The Clean Water Act Hits Home

The Property Rights Alliance has long been concerned about the power given to the government by the Clean Water Act (CWA). This act gives the Environmental Protection Agency (EPA) tremendous authority over private property by allowing it to regulate virtually any body of water, from puddles to great lakes, in the name of clean water. Predictably, this has led to an endless overreach by the EPA, which uses it to file over 3,000 “administrative compliance orders” per year against businesses and individuals.

The orders do tremendous harm to the economy as well as to people’s lives by preventing them from using their property the way they had intended. This is one reason that the Physical Property Rights ranking by the PRA’s International Property Rights Index (IPRI) has shown a decline in recent years for the United States.

The great harm that each and everyone one of these “administrative compliance orders” causes has recently been brought home by a couple from Idaho. Mike and Chantell Sackett purchased .63 acres of land for $23,000 in 2005 to build their dream home. Despite being 500 feet from the nearest body of water, and that the EPA’s own land registry did not list the land as a wetland, the EPA ruled that the parcel is a wetland. This prohibited the Sacketts from building their house. To make matters worse, the EPA fined them over $36,000 a day for bringing in gravel and not turning in an annual report on the state of the land. The fine has grown to reach over $40 million. While the Sackett’s have sued the EPA, the courts have ruled that the couple has no right to challenge the decision, and that EPA orders are immune from judicial review.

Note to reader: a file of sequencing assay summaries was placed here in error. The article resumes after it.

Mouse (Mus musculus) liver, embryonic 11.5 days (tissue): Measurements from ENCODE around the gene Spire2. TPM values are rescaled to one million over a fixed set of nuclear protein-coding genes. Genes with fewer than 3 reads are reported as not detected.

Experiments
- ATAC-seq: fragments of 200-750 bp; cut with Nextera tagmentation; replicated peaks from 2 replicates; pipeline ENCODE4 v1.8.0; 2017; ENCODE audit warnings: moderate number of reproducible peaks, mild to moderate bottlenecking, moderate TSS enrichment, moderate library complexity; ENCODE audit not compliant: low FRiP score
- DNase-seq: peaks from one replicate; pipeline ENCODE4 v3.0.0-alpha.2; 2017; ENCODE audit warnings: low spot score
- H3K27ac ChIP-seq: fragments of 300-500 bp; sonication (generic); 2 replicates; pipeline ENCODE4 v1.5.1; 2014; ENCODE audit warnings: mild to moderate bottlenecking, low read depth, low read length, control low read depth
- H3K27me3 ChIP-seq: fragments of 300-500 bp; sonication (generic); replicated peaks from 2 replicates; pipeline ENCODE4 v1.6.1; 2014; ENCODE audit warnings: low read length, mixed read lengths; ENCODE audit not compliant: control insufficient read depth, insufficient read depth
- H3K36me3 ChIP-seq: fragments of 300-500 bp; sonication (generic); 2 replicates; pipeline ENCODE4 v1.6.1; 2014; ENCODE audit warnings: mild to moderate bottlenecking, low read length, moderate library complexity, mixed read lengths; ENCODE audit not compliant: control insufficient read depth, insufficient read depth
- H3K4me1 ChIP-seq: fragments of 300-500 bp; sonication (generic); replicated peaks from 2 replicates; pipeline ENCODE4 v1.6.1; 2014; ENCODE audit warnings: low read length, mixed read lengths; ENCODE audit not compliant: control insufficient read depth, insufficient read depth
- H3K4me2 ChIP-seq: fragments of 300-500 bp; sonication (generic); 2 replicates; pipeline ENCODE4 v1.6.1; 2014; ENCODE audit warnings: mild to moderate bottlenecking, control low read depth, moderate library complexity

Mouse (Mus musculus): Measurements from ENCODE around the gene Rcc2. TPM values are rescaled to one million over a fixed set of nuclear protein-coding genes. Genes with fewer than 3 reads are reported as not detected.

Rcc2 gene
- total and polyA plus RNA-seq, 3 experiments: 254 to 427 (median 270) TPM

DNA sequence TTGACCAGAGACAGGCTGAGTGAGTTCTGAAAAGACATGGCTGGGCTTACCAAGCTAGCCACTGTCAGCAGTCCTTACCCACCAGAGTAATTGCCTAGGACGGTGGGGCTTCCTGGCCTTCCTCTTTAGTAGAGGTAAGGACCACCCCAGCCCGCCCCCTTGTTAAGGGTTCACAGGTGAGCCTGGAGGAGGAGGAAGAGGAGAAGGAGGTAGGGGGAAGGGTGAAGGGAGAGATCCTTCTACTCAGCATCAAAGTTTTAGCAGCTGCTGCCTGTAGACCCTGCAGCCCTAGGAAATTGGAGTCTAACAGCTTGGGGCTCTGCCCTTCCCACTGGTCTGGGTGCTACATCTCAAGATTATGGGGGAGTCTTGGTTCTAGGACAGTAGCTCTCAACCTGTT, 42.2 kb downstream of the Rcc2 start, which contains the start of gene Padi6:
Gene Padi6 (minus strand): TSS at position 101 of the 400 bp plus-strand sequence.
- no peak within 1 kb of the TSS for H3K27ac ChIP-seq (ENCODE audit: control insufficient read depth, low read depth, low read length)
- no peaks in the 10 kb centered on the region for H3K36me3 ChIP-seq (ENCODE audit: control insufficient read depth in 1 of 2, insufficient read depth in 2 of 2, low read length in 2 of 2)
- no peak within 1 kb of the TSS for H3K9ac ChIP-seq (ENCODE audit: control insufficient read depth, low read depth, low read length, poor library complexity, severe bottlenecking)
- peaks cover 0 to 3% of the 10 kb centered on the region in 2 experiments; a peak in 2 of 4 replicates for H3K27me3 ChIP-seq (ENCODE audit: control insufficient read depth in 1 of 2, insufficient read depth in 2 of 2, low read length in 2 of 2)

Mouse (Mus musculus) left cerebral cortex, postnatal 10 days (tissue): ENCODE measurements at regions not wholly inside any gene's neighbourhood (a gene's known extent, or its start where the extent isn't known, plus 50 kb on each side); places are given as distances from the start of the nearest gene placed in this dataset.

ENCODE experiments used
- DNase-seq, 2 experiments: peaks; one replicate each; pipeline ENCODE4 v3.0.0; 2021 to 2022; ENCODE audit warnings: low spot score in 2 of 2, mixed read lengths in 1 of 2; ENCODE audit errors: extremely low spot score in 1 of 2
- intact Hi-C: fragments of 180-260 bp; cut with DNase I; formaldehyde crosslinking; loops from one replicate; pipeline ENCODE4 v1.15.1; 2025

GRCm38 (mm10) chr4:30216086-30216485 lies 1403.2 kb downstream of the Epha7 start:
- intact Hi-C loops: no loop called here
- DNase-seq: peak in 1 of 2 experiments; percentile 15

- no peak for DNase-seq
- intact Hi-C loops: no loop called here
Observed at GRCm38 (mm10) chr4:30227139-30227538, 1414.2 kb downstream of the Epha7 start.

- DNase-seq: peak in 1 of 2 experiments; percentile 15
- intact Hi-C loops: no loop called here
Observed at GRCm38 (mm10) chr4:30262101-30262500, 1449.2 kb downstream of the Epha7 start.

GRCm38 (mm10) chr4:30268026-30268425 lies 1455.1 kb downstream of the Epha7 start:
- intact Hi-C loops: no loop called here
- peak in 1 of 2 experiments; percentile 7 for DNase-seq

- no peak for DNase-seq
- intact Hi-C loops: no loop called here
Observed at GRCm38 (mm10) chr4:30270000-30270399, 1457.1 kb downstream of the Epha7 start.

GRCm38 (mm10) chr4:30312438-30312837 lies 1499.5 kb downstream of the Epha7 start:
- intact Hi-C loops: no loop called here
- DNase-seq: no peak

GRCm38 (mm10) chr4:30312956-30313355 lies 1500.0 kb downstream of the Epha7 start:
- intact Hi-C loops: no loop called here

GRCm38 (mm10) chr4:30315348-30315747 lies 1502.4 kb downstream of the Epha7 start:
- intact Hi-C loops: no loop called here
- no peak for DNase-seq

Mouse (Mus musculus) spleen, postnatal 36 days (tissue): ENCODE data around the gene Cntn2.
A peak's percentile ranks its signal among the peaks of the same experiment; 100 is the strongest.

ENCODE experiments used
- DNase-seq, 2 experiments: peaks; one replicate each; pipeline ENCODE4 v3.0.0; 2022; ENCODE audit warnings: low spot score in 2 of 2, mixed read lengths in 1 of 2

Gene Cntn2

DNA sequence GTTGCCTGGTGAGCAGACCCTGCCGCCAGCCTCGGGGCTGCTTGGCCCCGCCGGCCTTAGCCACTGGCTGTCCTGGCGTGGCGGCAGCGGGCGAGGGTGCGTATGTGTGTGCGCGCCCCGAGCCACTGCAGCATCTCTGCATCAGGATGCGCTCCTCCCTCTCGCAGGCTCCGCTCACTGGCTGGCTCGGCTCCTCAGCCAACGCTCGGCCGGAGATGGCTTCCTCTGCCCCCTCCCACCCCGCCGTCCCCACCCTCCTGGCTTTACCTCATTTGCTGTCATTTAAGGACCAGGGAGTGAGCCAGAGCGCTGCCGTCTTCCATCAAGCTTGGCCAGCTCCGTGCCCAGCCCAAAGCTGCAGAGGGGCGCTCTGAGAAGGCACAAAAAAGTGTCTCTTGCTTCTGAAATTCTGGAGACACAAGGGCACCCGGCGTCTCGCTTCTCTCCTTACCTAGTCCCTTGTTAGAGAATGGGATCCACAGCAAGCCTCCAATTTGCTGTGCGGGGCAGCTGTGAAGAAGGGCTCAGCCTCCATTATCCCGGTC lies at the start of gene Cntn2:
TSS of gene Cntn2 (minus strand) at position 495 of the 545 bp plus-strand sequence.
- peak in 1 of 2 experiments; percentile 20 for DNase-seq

Currently, the Sacketts live in a rental home next to their property, as they wait for the Supreme Court to hear their case this term. Legal experts are divided as to whether or not the Sacketts are likely to win their appeal. Hopefully, however, the Supreme Court will end this abuse by the government, sending a clear signal that property rights are still upheld strongly here in the U.S.

To learn more about the Sackett’s story, and to see where the case is now, click here for a short video by Mark Hyman, at Sinclair Broadcasting.